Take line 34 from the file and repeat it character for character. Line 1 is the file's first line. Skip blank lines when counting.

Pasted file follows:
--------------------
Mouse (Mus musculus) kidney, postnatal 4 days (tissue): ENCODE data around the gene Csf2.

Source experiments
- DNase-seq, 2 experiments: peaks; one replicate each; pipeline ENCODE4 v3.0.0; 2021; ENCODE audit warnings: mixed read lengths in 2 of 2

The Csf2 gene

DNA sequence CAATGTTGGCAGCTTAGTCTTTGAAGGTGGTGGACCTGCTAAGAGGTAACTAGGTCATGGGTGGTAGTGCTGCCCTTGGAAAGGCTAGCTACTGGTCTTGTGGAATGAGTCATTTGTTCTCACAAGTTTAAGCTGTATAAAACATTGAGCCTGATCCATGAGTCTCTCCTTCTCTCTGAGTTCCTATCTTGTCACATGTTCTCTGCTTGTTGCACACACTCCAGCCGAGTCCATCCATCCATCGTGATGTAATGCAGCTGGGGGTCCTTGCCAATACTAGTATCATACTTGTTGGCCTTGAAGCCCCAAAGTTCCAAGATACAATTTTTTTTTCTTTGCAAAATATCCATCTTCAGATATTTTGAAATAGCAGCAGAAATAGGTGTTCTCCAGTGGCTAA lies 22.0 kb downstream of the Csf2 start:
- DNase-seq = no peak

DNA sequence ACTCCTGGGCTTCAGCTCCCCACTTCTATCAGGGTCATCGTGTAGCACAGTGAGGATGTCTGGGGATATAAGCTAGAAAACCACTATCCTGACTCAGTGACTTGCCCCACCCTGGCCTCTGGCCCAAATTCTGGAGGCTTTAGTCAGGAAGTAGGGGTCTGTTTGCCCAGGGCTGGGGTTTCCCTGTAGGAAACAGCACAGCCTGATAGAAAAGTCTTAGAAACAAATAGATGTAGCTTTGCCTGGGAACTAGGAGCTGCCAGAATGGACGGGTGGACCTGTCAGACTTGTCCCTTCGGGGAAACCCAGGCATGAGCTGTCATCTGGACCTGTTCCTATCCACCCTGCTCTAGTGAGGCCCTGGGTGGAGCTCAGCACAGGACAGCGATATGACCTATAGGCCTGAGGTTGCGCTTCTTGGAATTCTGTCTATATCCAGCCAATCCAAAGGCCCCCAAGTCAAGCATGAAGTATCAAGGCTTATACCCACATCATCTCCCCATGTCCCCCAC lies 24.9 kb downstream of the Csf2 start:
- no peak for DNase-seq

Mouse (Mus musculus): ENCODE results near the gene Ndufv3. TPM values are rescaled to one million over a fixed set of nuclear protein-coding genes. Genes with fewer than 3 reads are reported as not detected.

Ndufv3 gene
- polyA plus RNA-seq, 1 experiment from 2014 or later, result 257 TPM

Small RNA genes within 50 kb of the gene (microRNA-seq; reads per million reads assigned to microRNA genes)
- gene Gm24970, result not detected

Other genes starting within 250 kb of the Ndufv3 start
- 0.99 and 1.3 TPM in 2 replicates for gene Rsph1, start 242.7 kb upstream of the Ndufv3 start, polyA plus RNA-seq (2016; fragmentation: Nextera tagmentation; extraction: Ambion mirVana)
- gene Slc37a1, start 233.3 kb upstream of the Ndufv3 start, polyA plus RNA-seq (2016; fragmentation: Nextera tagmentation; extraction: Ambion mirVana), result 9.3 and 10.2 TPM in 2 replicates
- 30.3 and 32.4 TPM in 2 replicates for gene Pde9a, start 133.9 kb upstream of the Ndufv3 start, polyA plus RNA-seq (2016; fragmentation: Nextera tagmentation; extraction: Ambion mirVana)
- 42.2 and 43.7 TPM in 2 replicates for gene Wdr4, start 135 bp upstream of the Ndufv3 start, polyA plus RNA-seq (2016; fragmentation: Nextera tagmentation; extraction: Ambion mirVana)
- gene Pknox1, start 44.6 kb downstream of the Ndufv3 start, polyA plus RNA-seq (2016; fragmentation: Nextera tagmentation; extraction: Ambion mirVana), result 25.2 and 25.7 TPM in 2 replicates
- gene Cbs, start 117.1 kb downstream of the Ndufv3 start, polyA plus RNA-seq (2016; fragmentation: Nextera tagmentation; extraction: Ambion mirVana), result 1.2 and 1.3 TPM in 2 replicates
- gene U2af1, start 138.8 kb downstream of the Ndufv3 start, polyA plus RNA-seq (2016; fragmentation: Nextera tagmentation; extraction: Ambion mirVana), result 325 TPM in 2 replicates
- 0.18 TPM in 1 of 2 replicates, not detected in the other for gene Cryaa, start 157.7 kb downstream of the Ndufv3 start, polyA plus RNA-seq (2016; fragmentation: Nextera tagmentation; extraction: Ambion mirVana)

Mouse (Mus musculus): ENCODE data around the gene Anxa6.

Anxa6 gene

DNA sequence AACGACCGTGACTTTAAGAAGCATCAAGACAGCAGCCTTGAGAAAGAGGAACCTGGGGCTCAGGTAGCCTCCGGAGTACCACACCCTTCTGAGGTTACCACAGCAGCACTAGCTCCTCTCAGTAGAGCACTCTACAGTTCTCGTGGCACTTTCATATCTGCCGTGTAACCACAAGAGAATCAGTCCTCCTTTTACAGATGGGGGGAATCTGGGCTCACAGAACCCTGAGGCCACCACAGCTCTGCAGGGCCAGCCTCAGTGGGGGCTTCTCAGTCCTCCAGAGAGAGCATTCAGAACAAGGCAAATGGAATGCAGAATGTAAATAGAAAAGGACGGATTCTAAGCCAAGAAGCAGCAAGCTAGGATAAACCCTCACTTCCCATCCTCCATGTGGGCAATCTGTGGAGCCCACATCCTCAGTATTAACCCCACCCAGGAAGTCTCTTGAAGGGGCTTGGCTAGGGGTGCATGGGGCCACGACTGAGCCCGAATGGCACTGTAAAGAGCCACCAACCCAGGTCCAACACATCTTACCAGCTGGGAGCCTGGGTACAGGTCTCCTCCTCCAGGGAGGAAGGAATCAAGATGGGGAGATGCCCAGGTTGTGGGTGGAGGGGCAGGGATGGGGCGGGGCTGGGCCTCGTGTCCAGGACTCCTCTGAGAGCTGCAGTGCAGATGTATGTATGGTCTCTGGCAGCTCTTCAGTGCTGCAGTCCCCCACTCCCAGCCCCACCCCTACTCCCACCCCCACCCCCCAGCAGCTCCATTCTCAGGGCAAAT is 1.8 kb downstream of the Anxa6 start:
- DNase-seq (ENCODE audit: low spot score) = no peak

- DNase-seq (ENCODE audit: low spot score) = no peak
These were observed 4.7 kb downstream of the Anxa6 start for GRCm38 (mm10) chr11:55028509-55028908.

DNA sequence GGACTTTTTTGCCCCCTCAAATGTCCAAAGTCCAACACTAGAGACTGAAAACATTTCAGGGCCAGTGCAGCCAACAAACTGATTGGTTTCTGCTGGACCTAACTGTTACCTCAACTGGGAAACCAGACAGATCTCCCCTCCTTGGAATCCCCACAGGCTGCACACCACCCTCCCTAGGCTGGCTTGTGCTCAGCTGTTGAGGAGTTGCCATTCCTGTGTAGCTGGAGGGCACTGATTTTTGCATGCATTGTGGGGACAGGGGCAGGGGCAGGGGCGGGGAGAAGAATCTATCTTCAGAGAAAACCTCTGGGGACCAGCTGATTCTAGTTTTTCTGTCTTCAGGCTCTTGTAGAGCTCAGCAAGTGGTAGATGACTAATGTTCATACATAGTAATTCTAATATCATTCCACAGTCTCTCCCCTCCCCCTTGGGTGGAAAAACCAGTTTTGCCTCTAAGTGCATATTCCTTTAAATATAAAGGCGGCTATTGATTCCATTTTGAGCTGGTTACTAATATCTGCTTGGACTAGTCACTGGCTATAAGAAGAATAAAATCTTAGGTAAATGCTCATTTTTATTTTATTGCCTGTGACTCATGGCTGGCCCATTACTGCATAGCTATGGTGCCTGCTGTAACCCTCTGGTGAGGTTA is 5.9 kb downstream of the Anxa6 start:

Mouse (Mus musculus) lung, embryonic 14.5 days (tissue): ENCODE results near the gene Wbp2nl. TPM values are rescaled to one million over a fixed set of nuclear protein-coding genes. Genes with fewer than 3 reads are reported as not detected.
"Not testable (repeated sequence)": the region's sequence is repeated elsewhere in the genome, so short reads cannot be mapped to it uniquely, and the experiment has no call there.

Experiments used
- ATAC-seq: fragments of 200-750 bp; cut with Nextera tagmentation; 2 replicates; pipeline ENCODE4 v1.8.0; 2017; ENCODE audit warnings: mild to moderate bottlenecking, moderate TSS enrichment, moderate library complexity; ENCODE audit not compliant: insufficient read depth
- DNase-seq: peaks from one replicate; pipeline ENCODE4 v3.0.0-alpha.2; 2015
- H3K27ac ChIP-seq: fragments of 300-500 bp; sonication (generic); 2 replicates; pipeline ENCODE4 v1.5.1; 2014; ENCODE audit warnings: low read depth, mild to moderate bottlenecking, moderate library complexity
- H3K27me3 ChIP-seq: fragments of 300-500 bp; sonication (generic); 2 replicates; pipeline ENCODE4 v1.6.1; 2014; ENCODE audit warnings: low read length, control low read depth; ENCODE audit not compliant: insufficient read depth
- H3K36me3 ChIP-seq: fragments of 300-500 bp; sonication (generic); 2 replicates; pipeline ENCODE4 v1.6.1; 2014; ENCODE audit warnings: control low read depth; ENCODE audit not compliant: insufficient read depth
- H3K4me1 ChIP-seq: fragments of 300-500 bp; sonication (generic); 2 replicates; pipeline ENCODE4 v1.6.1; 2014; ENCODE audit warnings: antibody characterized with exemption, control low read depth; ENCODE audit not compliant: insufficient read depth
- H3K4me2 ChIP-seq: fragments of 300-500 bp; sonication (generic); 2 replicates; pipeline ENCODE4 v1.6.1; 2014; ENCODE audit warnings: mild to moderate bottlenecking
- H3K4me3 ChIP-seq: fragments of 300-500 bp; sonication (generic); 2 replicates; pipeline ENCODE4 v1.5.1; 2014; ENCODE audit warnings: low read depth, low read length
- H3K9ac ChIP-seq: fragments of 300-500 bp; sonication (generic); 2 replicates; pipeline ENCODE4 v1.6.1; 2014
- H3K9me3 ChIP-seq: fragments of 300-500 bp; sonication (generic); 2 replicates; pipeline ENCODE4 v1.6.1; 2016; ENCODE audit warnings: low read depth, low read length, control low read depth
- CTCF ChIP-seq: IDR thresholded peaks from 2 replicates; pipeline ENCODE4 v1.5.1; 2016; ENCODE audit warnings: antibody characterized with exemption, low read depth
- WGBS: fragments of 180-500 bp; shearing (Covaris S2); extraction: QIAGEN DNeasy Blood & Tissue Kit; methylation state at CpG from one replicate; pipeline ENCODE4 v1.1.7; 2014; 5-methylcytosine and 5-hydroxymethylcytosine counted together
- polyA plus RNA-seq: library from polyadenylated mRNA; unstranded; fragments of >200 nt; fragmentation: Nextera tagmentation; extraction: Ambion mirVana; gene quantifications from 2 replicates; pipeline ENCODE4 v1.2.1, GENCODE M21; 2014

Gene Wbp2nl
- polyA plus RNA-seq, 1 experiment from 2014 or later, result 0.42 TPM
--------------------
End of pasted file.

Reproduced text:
- DNase-seq: peaks from one replicate; pipeline ENCODE4 v3.0.0-alpha.2; 2015